The Impact of Exercising on Brain and Well-being

     Exercise is all sorts of physical activity that an individual does to make their body stronger and healthier. It is common knowledge that making exercise as a routine will make our life better. However, not everyone knows that habitual exercise is beneficial for brain health, such as cognition and mental health, and can even improve your brain’s performance (Hashimoto et al., 2021). Exercise has significant promise for mitigating some of the cognitive and brain deficits resulting from a variety of neurologic, non-neurological, and psychiatric conditions (Stillman et al., 2020). Unfortunately, a healthy lifestyle is still uncommon, so how do we start making exercise our habit? The American College of Sports Medicine (ACSM) and American Heart Association (AHA) recommend that healthy adults aged 18–65 years should perform sufficient volumes of exercise, such as moderate-intensity exercise for at least 30 min for 5 days/week or vigorous-intensity exercise for 20 min for 3 days/week. Most importantly, choose the exercise that you like because if you don't like what you are doing, it will all be for nothing.

    However, exercising is not always a good thing, at least in some specific conditions. One of these conditions is when exercise is not about being healthy anymore and it has turned into some kind of addiction. This condition is called EXD (Exercise Dependence). EXD can be defined as compulsive engagement in PA or exercise, and might involve performing excessive amounts of exercise to the detriment of personal, social and professional life, regardless of harmful health consequences. It is characterised by the inability to abstain from exercise. Dependence on exercise can be considered an addictive behaviour, because it presents signs typical of other addictive behaviours, such as mood disturbance and tolerance, relapses, loss of control over the behaviour, abstinence syndrome, and dedicating too much time to the behaviour (Marques et al., 2019).  From these two contradicting researches, we can conclude that exercise is a physical activity that can help us upgrade the quality of our life both physically and mentally. However, exercise can be something bad when it becomes an addiction, caused by the pressure of competition and the expectation of results. What we can do to prevent it is to exercise regularly in a reasonable time and not be too hard on ourselves.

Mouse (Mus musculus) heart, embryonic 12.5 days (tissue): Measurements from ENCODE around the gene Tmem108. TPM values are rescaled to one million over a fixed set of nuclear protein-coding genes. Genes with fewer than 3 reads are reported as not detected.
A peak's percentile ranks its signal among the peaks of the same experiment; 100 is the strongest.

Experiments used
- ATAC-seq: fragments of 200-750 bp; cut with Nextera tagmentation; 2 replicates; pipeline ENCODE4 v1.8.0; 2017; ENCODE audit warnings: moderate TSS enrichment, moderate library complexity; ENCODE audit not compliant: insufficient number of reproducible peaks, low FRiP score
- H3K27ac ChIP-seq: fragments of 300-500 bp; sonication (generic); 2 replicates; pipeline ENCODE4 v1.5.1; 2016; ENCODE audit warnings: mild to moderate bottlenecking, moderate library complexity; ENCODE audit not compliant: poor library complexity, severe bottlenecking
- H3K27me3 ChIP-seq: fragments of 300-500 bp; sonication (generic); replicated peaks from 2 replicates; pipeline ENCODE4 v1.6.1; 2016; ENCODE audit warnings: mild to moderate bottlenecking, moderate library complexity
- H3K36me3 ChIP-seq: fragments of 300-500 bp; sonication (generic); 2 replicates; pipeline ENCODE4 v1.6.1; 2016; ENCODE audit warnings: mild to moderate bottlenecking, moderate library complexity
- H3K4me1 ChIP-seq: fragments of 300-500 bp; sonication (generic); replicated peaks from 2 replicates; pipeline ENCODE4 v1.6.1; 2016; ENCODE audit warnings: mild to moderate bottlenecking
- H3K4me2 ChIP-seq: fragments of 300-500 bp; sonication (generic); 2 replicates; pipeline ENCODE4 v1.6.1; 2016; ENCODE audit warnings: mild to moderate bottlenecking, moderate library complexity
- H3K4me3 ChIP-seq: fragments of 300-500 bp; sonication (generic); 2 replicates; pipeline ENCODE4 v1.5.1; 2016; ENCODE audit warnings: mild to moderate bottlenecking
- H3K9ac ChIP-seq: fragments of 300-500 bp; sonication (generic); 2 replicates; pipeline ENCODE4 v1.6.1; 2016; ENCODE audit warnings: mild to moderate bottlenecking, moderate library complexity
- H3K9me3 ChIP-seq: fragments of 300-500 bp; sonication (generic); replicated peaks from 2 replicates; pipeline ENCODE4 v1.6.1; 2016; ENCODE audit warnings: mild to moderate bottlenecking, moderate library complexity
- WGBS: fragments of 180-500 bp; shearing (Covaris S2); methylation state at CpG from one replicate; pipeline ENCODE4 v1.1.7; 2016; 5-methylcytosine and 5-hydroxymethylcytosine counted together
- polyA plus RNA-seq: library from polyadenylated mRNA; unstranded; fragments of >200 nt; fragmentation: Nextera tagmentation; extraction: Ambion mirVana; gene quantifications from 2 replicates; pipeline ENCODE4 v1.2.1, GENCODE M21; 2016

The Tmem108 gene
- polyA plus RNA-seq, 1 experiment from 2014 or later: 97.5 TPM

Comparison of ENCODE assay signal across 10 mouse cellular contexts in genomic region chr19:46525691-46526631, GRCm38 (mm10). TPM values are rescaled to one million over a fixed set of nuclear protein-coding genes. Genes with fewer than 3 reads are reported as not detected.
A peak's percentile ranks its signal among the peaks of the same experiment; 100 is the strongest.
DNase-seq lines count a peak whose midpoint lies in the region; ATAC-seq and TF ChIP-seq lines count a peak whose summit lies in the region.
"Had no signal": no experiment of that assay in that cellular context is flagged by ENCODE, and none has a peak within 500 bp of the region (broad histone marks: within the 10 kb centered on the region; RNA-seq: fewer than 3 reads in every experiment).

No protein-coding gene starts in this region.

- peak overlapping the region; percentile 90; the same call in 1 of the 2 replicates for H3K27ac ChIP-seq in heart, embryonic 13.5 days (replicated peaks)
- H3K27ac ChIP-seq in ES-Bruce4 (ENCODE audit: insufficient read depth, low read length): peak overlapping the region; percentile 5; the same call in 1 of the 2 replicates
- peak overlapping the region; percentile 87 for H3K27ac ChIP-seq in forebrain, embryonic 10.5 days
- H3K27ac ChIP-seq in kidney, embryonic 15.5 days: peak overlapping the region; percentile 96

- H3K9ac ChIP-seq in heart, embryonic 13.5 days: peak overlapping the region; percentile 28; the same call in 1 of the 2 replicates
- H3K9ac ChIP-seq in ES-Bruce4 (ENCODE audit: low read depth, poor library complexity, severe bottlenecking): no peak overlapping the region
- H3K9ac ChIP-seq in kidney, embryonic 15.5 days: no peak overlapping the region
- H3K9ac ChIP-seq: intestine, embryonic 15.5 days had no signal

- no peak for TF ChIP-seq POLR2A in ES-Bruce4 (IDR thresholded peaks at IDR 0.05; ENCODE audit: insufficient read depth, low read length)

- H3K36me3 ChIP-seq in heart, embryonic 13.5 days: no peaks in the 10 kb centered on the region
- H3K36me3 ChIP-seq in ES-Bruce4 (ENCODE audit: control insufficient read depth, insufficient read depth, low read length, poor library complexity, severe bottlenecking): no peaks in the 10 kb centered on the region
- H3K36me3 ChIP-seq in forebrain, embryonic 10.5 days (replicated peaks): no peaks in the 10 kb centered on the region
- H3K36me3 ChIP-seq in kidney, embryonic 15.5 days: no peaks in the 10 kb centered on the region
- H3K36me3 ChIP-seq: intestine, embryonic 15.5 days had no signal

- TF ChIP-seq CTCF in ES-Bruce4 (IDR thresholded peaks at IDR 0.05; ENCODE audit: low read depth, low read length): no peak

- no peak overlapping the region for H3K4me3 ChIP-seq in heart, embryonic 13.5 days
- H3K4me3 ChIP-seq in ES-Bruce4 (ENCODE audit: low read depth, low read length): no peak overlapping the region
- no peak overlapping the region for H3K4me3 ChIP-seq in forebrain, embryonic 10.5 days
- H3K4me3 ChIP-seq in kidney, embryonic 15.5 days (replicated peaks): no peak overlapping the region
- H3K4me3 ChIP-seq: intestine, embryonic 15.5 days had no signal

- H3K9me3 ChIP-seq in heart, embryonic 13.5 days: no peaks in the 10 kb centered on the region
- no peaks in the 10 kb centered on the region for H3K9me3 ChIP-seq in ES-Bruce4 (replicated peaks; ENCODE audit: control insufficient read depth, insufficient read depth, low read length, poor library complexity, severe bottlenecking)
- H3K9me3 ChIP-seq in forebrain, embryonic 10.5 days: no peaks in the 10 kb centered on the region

Hashimoto, T., Tsukamoto, H., Ando, S., & Ogoh, S. (2021). Effect of exercise on brain health: The potential role of lactate as a myokine. In Metabolites (Vol. 11, Issue 12). MDPI. https://doi.org/10.3390/metabo11120813

Advisory Board and Contents. (2020). Trends in Neurosciences, 43(7), i–ii. https://doi.org/10.1016/s0166-2236(20)30131-4.

Marques, A., Peralta, M., Sarmento, H., Loureiro, V., Gouveia, É. R., & Gaspar de Matos, M. (2019). Prevalence of Risk for Exercise Dependence: A Systematic Review. In Sports Medicine (Vol. 49, Issue 2, pp. 319–330). Springer International Publishing. https://doi.org/10.1007/s40279-018-1011-4 

Writer : Steven Andrew Santoso
Editor : Manohara Diwasasri